With the COVID-19 pandemic continuing to wreak havoc around the globe, many homeowners have found themselves underemployed, if not completely out of a job. While this will be a temporary situation for the majority, there are still bills that need to be paid - including the mortgage. How can homeowners who are clearly not at fault for their lack of sufficient employment navigate through this time?
One option is mortgage forbearance. This article will discuss what mortgage forbearance is, what it involves, and whether you should agree to this plan.
What is Mortgage Forbearance?
According to one definition, a mortgage forbearance agreement is:
An agreement made between a mortgage lender and [a] delinquent borrower in which the lender agrees not to... foreclose on a mortgage and the borrower agrees to a mortgage plan that will... bring the borrower current on his or her payments.
In essence, a mortgage forbearance plan is designed to help homeowners that are suffering from temporary economic hardship weather the storm. The way a forbearance agreement accomplishes this is to defer penalties against the homeowner while a plan is worked out that enables the homeowner to recover from his/her financial setback and "catch up" on late payments.
It goes without saying that the coronavirus pandemic has highlighted this option among many lenders. For example, Fannie Mae and Freddie Mac have offered forbearance help to many borrowers as a response to the crisis.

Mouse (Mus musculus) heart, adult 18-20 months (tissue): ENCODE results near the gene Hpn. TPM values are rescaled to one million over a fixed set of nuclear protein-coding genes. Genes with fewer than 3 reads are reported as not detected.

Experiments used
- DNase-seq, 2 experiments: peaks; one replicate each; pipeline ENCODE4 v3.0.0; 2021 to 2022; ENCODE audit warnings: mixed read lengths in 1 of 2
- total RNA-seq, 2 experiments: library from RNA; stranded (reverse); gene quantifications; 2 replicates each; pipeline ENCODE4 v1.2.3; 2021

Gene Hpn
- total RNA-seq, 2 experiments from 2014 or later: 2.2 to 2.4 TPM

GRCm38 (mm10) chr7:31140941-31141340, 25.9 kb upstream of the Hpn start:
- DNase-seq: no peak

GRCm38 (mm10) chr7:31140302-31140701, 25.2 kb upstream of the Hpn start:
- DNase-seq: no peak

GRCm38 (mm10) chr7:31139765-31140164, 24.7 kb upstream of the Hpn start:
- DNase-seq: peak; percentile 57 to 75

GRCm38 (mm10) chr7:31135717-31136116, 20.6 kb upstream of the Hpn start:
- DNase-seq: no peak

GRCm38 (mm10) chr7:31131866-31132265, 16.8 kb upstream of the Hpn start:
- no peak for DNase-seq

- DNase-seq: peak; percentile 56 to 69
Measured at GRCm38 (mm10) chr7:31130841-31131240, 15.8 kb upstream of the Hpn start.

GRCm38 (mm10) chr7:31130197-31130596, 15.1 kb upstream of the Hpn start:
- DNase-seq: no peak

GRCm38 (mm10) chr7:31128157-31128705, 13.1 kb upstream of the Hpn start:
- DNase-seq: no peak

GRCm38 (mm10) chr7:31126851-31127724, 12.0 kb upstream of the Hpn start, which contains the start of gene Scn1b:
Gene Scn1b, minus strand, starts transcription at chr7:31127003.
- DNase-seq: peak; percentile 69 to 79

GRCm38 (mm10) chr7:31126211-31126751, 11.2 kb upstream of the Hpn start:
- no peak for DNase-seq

What Does Mortgage Forbearance Involve?
It is important to note that mortgage forbearance is not the same as "debt forgiveness." The homeowner is still expected to pay back the full amount that he or she owes to the lender. However, in light of the adverse economic circumstances in which the homeowner finds himself, the lender extends the option to agree to a payment plan, which could last for two, three, six, or 12 months (or any other number of months).
As an example of how a mortgage forbearance agreement may work, imagine that lender A agrees to temporarily suspend homeowner B's mortgage payment for 3 months. During that time period, the amount of B's payment that was suspended will continue to accrue, and at the end of the 3 month forbearance period, B will be accountable for paying back the difference to A, on top of the regular monthly payments.
Since B will likely not have enough money to repay the suspended amount in one lump sum payment, A allows B to repay within a 6 month period - in other words, for 6 months after the forbearance period ends, the homeowner will pay the regular monthly amount, plus an additional amount that will cover the suspended payment plus any interest over a 6 month time frame.
In order to apply for a mortgage forbearance, you'll need to contact your bank or lending institution. They will likely need to examine:
- Your proof of income, including documentation such as check stubs, bank statements, statements for unemployment assistance, etc.
- Documentation of your hardship; what constitutes acceptable documentation may vary from lender to lender
- A detailed breakdown of your monthly household expenses, including utilities, groceries, fuel, and so forth
Is Mortgage Forbearance the Best Option for You?
Mortgage forbearance offers definite advantages for homeowners suffering from short-term economic hardship. However, there are alternatives that you may want to consider. These may include:
- Loan modification, which often enables homeowners to pay lower monthly premiums over an extended period of time
- A short sale, in which a lender allows a homeowner to sell his or her house for less than the remaining amount on the mortgage
- Voluntary foreclosure, in which a homeowner can walk away from a home loan by giving up the residence
While there are several options available to you, you don't want to make a hasty decision. If you are a homeowner that's suffering from economic hardship, whether related to COVID-19 or not, reach out to a local expert loan officer today to discuss your options, including mortgage forbearance.